Then, one member may propose a name of a member or non-member to be elected speaker. If seconded, the clerk of Parliament, presiding over this process would ask for a written motion and acceptance letter from the proposed individual. While, still looking for the unknown in their minds and wondering, one would propose for closure of the nominations and if seconded, you have the speaker.
This is just showing that lobbying is carried outside the house. At times an illegal motion may be ushered into the house by non-sworn member, who may come late to be sworn in. Once the speaker has been elected and taken his/her position, the Standing Orders are in full operation and members are at liberty to raise issues. After these traumatic experiences, members must quickly read clauses 54,57 -58, 64 - 69 and 72 of the Standing Orders (2006) as amended. The next task is to elect 10 non-members to Senate, half of which must be females and four (4) females to join the house if female members were less than thirty (30) per cent according to clause 86(1,2) of the constitution.
These processes are surrounded by a wave of lobbying and arm twisting tendencies, especially to the naïve and timid new members. Members decide and agree on the numbers to be nominated before, the voting for the senators which means that debating has started. The speaker has the upper hand when he/she opens up nomination time. He/she may have asked all those members he/she will give a chance to nominate, hence knows the candidates they are carrying. It can be seen from the very beginning how MPs can easily be manipulated. Besides, this intimidation, members will be put on endless hopes and promises thus subjected into some kind of numbness on vibrant issues for the benefit of the electorate. Some issues raised in Parliament may make a member to be unpopular to Cabinet and or presiding officers, thus losing many opportunities.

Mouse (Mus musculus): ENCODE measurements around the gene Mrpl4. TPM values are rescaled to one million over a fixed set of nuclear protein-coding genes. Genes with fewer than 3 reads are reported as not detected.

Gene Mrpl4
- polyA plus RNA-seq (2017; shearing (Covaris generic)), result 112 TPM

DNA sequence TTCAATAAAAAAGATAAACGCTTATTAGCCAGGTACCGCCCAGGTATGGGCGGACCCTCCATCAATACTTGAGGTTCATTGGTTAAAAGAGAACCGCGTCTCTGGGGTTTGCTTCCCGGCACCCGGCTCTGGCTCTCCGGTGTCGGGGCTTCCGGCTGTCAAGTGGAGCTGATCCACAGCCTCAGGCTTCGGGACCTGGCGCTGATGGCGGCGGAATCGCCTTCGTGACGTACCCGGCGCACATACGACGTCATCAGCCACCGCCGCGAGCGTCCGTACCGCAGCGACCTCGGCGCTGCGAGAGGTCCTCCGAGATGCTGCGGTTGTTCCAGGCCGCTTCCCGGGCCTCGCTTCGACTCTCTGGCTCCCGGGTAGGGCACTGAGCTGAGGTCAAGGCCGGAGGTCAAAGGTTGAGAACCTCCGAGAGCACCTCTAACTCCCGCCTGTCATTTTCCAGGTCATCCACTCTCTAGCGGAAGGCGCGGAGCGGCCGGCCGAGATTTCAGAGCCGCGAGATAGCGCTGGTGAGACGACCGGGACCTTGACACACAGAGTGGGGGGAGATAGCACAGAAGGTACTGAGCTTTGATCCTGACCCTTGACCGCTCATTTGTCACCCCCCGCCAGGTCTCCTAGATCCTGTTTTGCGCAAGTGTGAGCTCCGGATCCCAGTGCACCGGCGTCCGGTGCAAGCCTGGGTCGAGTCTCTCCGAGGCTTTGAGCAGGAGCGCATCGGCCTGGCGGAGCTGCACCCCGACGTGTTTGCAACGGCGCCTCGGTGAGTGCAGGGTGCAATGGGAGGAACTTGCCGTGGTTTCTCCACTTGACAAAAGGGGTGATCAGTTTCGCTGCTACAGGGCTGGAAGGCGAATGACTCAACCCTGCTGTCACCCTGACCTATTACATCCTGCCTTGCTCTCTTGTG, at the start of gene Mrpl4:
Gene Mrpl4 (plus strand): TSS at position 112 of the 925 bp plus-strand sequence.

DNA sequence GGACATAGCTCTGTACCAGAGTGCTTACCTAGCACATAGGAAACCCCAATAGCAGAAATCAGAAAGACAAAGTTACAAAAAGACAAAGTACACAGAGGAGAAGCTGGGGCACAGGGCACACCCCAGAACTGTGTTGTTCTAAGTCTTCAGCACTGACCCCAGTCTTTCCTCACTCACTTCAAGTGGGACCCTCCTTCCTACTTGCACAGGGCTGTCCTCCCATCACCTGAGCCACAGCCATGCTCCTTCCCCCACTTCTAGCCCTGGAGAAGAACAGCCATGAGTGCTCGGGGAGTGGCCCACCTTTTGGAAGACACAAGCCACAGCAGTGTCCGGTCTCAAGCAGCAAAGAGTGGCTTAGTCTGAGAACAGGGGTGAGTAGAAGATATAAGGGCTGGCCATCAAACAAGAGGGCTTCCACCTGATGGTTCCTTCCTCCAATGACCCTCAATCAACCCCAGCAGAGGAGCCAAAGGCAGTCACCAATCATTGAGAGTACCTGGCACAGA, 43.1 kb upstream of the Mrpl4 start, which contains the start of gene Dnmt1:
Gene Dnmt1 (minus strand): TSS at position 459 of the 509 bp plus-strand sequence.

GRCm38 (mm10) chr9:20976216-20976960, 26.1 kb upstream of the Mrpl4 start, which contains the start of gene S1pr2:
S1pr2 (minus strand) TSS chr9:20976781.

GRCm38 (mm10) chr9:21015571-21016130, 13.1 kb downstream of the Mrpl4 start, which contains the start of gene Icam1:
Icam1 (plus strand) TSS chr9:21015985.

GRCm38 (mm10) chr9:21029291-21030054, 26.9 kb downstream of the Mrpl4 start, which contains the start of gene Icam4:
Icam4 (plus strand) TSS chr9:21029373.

These opportunities include to be appointed a Cabinet minister, serving in certain committees, trips and other assignments. Why is one raising these ever dangled carrots in the face of the members? It is true that some members do not know why they are in Parliament or they are only concerned about selfish ambitions.
Therefore, members must not lose the mandates and aspirations of the electorate. The electorate needs to be masters of their destiny and in order to achieve this, enabling laws must be crafted and put in place.
Without, saying that those aspiring to be members of Parliament must first go to school, it is very important for them to know how to read and write in English. This is true if they want to be effective in Parliament work. The bills are crafted in legal English.
Otherwise, they will only remain the voters of debates raised by others because they do not understand and cannot raise meaningful motions and questions to benefit their communities and the entire nation. Then, all these MPs will be participating on is 'the ayes or nays have it', meaning yes or no processes. MPs are the link between central government and their communities, in a vice versa mode..
As a test, any person willing to go to Parliament must read and understand this article in less than three minutes.